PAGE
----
Loading

Module 1: Energy Economics and Renewable Energy Sources

Notes
Study Reminders
Support
Text Version

Energy Economics and Renewable Energy Sources - Lesson Summary

Set your study reminders

We will email you at these times to remind you to study.
  • Monday

    -

    7am

    +

    Tuesday

    -

    7am

    +

    Wednesday

    -

    7am

    +

    Thursday

    -

    7am

    +

    Friday

    -

    7am

    +

    Saturday

    -

    7am

    +

    Sunday

    -

    7am

    +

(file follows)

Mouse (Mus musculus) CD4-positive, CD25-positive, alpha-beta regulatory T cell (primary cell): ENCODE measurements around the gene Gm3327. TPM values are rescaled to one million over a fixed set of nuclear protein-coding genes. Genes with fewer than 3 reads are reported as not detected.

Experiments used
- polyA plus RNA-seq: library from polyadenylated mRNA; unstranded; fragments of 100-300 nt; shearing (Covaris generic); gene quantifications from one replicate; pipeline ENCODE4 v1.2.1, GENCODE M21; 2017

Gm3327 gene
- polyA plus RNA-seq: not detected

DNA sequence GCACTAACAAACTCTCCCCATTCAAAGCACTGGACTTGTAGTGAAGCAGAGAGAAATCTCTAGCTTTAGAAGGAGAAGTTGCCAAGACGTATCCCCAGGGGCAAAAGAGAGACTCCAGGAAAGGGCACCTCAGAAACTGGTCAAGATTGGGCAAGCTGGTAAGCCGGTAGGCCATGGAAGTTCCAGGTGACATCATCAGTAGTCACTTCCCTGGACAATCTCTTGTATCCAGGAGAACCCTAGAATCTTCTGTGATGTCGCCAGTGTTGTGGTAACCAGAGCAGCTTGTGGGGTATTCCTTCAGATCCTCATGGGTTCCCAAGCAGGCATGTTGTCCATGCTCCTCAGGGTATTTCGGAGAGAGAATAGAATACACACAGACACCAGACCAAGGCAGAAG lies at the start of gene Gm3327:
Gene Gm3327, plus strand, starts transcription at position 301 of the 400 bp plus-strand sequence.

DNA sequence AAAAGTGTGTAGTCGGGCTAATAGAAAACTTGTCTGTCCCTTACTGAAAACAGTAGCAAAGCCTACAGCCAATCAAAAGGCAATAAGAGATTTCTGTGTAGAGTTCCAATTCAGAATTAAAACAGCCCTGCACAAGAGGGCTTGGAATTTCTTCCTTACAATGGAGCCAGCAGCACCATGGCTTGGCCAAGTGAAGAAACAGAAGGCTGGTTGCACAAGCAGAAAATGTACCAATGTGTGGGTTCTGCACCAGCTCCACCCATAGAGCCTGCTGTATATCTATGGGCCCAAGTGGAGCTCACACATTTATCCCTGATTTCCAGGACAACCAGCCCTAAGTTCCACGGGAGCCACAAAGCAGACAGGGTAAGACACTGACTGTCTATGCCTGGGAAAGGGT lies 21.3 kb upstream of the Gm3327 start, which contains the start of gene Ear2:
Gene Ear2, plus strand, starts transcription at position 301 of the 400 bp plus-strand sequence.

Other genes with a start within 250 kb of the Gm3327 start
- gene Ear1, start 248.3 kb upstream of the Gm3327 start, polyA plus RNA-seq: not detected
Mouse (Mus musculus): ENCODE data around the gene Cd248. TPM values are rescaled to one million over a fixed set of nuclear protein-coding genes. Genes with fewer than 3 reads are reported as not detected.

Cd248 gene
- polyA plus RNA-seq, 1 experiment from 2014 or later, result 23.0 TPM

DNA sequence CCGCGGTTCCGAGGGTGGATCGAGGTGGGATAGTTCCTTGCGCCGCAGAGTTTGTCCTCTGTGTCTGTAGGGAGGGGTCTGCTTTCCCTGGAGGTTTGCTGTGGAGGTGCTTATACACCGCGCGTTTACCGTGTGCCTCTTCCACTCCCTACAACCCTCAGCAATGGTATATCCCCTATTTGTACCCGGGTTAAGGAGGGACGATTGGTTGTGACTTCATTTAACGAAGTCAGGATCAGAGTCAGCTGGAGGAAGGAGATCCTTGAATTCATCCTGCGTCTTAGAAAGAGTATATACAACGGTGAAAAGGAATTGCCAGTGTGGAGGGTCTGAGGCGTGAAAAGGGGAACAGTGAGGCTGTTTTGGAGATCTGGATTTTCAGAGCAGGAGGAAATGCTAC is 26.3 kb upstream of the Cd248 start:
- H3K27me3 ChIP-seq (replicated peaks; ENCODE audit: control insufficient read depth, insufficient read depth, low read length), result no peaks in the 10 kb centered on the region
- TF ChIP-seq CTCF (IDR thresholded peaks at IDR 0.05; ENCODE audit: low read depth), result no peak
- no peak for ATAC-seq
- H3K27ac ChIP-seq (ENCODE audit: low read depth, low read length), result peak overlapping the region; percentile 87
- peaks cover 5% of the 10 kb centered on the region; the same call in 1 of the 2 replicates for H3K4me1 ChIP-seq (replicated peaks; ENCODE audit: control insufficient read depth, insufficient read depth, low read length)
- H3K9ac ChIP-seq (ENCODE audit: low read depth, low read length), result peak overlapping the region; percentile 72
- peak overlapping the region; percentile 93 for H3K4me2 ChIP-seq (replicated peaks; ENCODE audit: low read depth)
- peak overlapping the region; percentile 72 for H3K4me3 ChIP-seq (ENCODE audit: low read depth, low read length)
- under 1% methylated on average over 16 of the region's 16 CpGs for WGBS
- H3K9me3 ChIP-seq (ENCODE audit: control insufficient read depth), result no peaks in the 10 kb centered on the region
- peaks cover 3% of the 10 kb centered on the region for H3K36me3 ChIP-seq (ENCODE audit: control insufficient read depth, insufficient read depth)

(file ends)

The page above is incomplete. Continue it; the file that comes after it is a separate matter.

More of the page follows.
The key points from this module are: The McKelvey diagram is the diagram which shows the basics by which we classify the resources. Proven reserves mean the reserves are known quantities and this could be which have been already measured. Whenever we have these estimates, it is given in terms of proven, indicated and inferred. As the technologies change, things which were not economic earlier can become economic. Between reserves, there is this concept of reserves and resources, resources are maybe known occurrences, but they are currently not economic to extract. So, resources are a slightly larger term which has a larger value and resources. There are two kinds of beliefs about resources. One is that if we look at a finite amount of reserves, which is there in the ground and if we look at a finite amount of reserve and we know that we have a particular kind of extraction pattern, we can estimate then how much time that extraction will occur. Geological Survey is the identified accumulation that can be extracted profitably under present economic conditions, that is the result and resources are the reserves, plus all accumulations that may eventually become available. They are maybe today undiscovered but currently not technically or economically viable. Adelman says the total mineral in the earth is an irrelevant non-binding constraint if expected finding minus development costs exceed the expected net revenues investment dries up and the industry disappears. Whatever is left in the ground is an unknown, probably unknowable, but surely unimportant geological fact of no economic interest. In the McKelvey’s paper, he talks about two different models of any resource and you have a close market where initially because of the economies of scale, the prices can go down and then and depletion results in higher prices and as a result of this, the demand rises while prices fall and then as the depletion goes up and then the production rate goes down. In the supply curve approach, we estimate at with different kinds of technologies what kind of reserves are available. So, this is the case for the conventional oil enhance oil recovery, tar sands and others and so on. One can have essentially different elements of it, which relates to price and supply and for each of these when we talk about stocks, we talk about a supply curve at different price levels and the kind of costs which are available. Renewable which means that the rate at which resources are being renewed is much faster than the rate at which we are using them and so for all practical purposes they are inexhaustible and renewable and in such cases, the rules or the way in which we analyse these resources will be different and most of these actually are flow, not stocks. Most of the solar is happening in mostly in the west and the south-east and north-east relatively have less solar radiation, so we have this situation where when we talk about fossil fuels, it was mostly in the east and little bit in the centre most of the solar and the wind is happening more in the west and the south, so there is a sort of regional disparity in terms of the kind of resources which are available.